There's more to jewellery than glittering gems and precious metals. Over the centuries, broaches, bracelets, and rings have taken on a second meaning for some collectors, either as heirlooms, or mementos of moments in history.
One of the most interesting genres of vintage jewellery is "mourning" jewellery. The concept of mourning jewellery first began with Queen Victoria, who expressed her grief for the loss of her husband, Prince Albert, through various intricate pieces. Queen Victoria's decision to express herself through stunning fragments of Whitby jet and bog oak quickly caught the attention of the masses, leading to a craze that lasted for decades.
Where Did Mourning Jewellery Begin?
In the time of Queen Victoria, people rarely lived as long as we do today. A lack of good medicine, problems with poor diet, and issues with hygiene meant that early deaths were common. On top of that, childbirth claimed the lives of many mothers across the country.
Death was a standard part of daily life for the Victorians, yet their politeness and status-focused nature meant that most people didn't have a proper outlet for their grief. Victorians didn't want to have to tell people that they were experiencing a loss, so they needed a way to demonstrate their status in a silent, and stoic manner. Victorian mourning jewellery was perfect for this process, as it instantly informed others that a person was grieving.
While it seems strange today that anyone would need a piece of jewellery to communicate something to another person, the Victorians lived according to a rigorous code of behaviour. Silent symbolism was the expectation of the time. Often, this etiquette even extended to giving symbolic gifts. For instance, instead of telling someone you were thinking of them, you'd need to choose the right flower, like a forget-me-not to symbolise love.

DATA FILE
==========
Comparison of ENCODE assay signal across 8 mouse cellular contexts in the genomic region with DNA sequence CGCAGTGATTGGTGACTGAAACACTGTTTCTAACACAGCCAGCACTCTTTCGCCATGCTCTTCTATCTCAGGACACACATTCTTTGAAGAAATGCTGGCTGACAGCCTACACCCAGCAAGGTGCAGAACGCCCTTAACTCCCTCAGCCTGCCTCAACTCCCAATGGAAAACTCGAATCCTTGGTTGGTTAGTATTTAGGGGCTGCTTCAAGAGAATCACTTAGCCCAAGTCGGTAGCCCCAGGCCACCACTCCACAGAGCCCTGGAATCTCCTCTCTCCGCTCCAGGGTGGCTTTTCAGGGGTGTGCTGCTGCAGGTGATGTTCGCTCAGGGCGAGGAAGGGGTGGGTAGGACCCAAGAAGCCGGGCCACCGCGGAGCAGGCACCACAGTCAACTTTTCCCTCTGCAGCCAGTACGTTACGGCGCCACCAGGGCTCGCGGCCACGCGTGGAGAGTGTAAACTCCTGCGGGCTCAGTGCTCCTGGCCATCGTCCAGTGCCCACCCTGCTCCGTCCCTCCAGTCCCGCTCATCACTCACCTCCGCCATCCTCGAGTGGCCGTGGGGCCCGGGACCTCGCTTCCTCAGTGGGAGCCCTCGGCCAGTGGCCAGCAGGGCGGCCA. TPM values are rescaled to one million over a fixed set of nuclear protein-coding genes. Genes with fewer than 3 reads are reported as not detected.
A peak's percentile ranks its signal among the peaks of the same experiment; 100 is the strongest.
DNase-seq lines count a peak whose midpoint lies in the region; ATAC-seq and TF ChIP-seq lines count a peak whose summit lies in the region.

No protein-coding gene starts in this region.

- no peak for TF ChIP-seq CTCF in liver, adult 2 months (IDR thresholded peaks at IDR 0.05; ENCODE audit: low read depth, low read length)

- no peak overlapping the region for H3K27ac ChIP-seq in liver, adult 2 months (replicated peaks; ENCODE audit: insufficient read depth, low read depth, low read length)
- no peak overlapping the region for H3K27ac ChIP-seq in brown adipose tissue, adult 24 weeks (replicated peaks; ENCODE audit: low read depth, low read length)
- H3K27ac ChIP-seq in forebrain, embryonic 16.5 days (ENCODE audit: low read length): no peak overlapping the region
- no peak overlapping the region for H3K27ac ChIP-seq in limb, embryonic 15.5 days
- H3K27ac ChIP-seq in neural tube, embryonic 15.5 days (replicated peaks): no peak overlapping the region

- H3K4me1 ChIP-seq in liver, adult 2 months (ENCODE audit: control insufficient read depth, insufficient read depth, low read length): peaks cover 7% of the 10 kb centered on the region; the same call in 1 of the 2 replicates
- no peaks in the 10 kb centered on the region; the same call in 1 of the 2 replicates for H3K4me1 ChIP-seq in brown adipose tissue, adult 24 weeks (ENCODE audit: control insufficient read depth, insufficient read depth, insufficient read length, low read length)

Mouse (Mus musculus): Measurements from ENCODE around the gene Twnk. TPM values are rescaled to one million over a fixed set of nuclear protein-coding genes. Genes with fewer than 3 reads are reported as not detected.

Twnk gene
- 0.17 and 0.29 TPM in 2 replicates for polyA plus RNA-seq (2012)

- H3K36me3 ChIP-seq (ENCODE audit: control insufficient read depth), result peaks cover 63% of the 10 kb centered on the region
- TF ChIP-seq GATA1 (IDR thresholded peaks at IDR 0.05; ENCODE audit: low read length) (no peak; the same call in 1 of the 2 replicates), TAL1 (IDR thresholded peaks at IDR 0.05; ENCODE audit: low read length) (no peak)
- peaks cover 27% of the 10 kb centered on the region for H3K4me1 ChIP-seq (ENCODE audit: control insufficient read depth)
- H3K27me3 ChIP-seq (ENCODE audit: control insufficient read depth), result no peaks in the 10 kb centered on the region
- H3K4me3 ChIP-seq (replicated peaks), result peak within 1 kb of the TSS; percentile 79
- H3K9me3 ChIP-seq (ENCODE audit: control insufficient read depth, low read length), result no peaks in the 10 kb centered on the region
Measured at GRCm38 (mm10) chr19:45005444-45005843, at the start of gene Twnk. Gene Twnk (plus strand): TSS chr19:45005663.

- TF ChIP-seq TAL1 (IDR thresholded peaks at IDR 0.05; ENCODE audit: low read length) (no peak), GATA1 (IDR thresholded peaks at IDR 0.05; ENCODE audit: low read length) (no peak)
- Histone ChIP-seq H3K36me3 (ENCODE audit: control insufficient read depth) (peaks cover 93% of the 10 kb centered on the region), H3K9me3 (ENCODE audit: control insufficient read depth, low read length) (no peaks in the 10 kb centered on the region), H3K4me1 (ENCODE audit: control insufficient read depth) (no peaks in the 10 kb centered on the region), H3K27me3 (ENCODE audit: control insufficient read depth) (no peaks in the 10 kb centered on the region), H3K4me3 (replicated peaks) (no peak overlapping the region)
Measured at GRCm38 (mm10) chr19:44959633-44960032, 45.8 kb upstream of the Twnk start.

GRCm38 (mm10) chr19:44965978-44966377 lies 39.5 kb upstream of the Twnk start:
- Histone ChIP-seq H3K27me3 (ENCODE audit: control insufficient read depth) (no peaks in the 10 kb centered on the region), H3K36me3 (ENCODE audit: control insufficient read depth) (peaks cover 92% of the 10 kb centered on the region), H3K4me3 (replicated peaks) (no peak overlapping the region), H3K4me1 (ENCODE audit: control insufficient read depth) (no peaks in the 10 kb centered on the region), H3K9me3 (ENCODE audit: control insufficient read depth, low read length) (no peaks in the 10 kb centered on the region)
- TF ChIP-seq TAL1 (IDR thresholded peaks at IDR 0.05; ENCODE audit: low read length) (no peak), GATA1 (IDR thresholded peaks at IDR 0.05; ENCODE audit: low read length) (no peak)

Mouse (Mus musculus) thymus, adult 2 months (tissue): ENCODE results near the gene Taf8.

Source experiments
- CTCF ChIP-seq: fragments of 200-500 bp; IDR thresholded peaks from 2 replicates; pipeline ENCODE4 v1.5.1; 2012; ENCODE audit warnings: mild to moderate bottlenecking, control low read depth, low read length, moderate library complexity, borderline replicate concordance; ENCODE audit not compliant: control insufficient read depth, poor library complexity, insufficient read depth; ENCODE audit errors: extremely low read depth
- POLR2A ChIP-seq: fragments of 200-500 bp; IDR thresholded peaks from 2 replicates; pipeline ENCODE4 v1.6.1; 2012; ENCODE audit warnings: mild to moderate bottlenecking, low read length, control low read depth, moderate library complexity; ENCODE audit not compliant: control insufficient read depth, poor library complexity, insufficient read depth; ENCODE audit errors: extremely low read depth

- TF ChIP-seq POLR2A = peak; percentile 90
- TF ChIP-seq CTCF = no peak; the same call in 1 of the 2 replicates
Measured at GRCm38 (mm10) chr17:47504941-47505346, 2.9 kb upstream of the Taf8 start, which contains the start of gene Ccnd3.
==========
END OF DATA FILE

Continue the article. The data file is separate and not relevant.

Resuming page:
The Materials Used to Make Mourning Jewellery
Mourning jewellery was both a respectful way to display your status as a widow, or a person experiencing loss, and a method of honouring the person who had passed away.
To be classed as "mourning" jewellery, pieces needed to be able to convey the correct emotions through the use of specific designs and materials. Natural Whitby Jet was a particularly popular option thanks to it's black colouring and high-quality finish. However, as mourning jewellery continued to achieve popularity at a rapid pace, supplies of Whitby Jet depleted, making it harder, and more expensive to obtain.
For those unable to pay the extravagant costs for true jet, cheaper alternatives emerged, including black glass, died black horn, and bog oak from Ireland.
To begin with, every piece of mourning jewellery was individually handmade. Some featured precious metals and gemstones, while others were carved into unique shapes, or engraved with attractive patterns.
When the Victorian era began to see the transformations of industrialisation, mourning jewellery was one of the first types of jewellery to be mass produced. After a while, the items were so low in price, that the general population could afford to wear them alongside the aristocracy.
You Can Still Find Mourning Jewellery Today
The original pieces of mourning jewellery, typically purchased by wealthy Victorian families and royalty, were made to last from materials that hold their beauty for centuries at a time. You can still find pieces of mourning jewellery in auction houses and antique shops today. Some of these pieces have even been passed down as heirlooms throughout the centuries.
The most sought-after antique mourning jewellery typically includes enamelled precious metals, and intricate hair weaving, while pieces created in Whitby Jet, Horn, Vulcanite and bog oak are easier to find.
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